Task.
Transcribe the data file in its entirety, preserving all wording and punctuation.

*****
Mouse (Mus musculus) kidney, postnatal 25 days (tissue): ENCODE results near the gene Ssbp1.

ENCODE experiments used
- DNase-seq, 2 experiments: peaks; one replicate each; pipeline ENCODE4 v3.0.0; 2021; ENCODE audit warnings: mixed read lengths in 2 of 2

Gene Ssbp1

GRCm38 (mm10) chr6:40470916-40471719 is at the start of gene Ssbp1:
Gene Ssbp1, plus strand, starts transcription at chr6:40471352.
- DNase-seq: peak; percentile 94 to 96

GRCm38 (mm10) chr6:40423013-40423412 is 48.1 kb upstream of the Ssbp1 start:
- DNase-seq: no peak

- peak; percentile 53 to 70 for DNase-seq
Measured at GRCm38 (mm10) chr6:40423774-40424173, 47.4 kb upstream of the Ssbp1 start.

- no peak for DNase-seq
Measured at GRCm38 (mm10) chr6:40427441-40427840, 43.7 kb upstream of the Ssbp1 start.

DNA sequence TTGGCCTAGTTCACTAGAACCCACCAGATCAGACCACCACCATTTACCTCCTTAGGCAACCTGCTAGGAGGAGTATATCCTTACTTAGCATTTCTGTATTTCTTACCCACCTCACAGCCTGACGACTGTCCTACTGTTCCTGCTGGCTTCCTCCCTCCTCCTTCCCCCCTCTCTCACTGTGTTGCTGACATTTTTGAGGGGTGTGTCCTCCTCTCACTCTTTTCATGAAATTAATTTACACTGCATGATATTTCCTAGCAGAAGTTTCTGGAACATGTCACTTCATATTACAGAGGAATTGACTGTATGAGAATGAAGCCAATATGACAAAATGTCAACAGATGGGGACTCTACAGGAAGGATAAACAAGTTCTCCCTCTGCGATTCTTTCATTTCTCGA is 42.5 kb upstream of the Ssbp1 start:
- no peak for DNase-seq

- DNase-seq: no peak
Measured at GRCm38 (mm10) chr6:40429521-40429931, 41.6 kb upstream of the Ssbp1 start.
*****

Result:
Mouse (Mus musculus) kidney, postnatal 25 days (tissue): ENCODE results near the gene Ssbp1.

ENCODE experiments used
- DNase-seq, 2 experiments: peaks; one replicate each; pipeline ENCODE4 v3.0.0; 2021; ENCODE audit warnings: mixed read lengths in 2 of 2

Gene Ssbp1

GRCm38 (mm10) chr6:40470916-40471719 is at the start of gene Ssbp1:
Gene Ssbp1, plus strand, starts transcription at chr6:40471352.
- DNase-seq: peak; percentile 94 to 96

GRCm38 (mm10) chr6:40423013-40423412 is 48.1 kb upstream of the Ssbp1 start:
- DNase-seq: no peak

- peak; percentile 53 to 70 for DNase-seq
Measured at GRCm38 (mm10) chr6:40423774-40424173, 47.4 kb upstream of the Ssbp1 start.

- no peak for DNase-seq
Measured at GRCm38 (mm10) chr6:40427441-40427840, 43.7 kb upstream of the Ssbp1 start.

DNA sequence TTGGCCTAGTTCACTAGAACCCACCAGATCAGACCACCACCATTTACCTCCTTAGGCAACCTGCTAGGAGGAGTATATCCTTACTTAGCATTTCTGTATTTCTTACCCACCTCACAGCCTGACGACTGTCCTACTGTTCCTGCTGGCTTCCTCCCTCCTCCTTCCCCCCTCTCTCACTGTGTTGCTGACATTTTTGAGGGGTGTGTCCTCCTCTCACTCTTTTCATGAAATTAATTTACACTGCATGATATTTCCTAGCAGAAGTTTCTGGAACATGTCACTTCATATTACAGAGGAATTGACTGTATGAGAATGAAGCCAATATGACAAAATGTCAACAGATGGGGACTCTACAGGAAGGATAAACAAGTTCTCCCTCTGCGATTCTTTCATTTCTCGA is 42.5 kb upstream of the Ssbp1 start:
- no peak for DNase-seq

- DNase-seq: no peak
Measured at GRCm38 (mm10) chr6:40429521-40429931, 41.6 kb upstream of the Ssbp1 start.